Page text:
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Powering up: greening energy use in the Americas

19.06.2019

By Felipe Orozco, José Viveros; HEC Paris

 

With Nina Gardner, Director, Strategy International

Speakers:

  • Jean Baptiste Baudin de la Valette, Regional Director USA and Caribbean, Bouygues Construction
  • Angeline Fournier, President, Maeva Investments
  • Alexandra Vitard, MX Government Affairs Manager & Business Development, ABB Mexico
  • Montserrat Palomar, Mexico and Central America Sustainability Manager, Enel Green Power

In the Americas we are observing at the same time an exciting shift towards greener energies and the surge of voices asking for a step back towards coil based energy.

 

Demand for electricity is increasing rapidly in Latin America, with the growth of the middle class and the rise of energy-intensive industries, and electricity consumption is projected to rise more than 70 percent by 2030. Carbon emissions continue to rise: in the US last year, emissions rose 3.4% percent, the largest rise in 8 years. At the same time, the cost of producing energy from wind, sun and other renewable sources has fallen significantly, and countries like Chile are taking advantage.

 

In this context what is needed now to sustain the trend towards renewables? How is women's leadership contributing to the greening of electricity generation and the overall energy mix in the Americas? 

 

Renewable Energy have been seen as the privilege for developed countries, but it is not, we need a switch everywhere, the sector faces different challenges but change is happening.

 

There is a tendency of governments to move to Renewable Energy but they need to support technology to make those changes possible. There is more demand for green energy, and it is cheaper to access it now, but the industry faces strong government regulation. The industry also needs basic infrastructure and a favorable context for investments. We have to convey that clean energy is key to sustainable development and it also generates benefits at the governmental level. It can be considered a TX benefit.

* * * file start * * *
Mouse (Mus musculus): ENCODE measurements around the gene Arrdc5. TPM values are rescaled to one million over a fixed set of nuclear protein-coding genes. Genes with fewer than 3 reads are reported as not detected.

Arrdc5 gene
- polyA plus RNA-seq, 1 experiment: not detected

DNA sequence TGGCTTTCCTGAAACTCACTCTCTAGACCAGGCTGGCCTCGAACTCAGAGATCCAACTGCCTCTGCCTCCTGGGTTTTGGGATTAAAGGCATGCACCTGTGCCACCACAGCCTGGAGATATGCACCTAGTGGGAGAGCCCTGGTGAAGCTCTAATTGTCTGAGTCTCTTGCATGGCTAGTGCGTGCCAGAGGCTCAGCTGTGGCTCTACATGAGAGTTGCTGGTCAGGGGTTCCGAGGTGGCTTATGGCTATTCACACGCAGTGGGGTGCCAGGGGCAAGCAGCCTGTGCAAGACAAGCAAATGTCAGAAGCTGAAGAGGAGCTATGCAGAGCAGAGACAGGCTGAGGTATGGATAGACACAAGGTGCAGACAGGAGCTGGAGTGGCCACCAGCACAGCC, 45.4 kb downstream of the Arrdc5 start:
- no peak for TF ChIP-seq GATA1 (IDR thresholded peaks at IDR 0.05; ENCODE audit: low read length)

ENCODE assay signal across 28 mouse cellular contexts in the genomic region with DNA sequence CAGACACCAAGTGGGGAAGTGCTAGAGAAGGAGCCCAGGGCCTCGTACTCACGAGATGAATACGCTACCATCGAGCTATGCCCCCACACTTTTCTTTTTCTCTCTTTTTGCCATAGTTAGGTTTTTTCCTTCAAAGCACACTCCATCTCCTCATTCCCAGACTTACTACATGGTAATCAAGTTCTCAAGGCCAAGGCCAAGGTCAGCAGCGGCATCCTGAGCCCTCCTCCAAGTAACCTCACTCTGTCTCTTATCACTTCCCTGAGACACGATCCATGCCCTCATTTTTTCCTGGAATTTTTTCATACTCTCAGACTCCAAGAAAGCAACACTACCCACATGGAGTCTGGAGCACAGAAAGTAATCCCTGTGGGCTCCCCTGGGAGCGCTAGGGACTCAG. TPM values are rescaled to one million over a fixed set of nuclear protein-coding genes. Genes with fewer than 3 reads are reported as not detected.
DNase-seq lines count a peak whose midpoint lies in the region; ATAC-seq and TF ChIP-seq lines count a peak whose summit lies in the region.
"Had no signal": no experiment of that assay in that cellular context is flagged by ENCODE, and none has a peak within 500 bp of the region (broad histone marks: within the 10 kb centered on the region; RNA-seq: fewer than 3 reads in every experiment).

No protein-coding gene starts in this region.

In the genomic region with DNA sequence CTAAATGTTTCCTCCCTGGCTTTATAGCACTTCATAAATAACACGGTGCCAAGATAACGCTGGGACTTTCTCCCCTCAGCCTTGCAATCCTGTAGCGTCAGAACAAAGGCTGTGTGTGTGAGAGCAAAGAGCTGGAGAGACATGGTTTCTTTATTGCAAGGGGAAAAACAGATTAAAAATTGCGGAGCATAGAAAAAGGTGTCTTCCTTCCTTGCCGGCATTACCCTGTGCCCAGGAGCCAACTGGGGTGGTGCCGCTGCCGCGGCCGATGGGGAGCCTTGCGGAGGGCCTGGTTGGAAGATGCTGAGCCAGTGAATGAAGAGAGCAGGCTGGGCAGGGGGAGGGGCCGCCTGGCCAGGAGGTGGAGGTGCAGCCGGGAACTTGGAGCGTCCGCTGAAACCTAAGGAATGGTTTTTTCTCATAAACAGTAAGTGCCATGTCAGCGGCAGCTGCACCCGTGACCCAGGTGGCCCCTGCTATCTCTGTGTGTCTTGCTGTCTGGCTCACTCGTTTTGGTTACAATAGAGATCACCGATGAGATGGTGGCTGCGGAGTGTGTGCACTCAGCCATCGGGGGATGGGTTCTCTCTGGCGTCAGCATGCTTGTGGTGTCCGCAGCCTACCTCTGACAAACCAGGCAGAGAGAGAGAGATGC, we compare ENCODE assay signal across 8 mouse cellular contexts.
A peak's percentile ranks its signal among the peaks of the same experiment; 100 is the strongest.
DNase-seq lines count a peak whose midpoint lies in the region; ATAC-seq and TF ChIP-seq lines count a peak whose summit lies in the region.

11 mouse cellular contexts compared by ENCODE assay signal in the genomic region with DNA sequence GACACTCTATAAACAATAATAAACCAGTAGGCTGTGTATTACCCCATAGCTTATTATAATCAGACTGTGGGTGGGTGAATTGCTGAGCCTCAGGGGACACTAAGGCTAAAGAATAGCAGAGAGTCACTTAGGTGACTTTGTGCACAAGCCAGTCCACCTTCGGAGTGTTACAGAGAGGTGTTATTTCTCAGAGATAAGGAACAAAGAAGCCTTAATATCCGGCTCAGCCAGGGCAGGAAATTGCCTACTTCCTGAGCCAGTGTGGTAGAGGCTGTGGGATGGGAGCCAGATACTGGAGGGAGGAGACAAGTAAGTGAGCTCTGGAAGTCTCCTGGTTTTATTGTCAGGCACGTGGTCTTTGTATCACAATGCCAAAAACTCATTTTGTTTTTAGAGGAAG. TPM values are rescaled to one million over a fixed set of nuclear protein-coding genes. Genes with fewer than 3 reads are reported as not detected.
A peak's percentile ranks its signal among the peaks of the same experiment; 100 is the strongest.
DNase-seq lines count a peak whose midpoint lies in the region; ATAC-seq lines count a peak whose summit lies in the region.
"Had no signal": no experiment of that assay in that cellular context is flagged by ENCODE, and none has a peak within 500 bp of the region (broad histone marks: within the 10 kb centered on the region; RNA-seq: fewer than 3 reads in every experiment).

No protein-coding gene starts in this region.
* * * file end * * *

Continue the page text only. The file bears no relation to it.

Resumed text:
Another main issue attached to renewables is transmission and storage. How to transport the energy? On the one hand, Geography in the region poses difficulties for renewables as many resources that must be used are spread out over different locations. On the other hand, solar energy works well in the day but not at night. We are far in the battery storage from the research and development side.

 

Focusing on women in energy sustainability there are two main challenges in Latin America. The first one is that women have a low participation in the industry, though they have a large say in energy related decisions. For example, in construction projects only 15% of the workforce are women. In general, women are not welcome within the sector in LATAM facing stereotypes and being discouraged to join the industry. The second problem women face is the lack of access to energy. 50M people in LATAM do not have access to energy, this has a direct impact on women’s life quality and the challenges they face to provide sources of energy in their households.

 

The industry is developing solutions to help break stereotypes and provide more access to clean energy sources. The cultural shift is being address with programs based on education to make this projects appealing to kids who are the future and encourage girls to participate in energy related activities. In terms of access and women’s inclusion, there are advancements that include women learning installation and sale of solar panels. Other examples within the industry are women are being considered as suppliers of large environmental companies, training for the operation of solar panels, or the First Project Manager managing a solar park.

 

In order to continue this advancement, there are still many efforts to creating solutions so that women can be more attracted to the sector and the need to encourage them to be part of the solution.

This article is part of a series on #WFAmericas. Watch the full session on YouTube.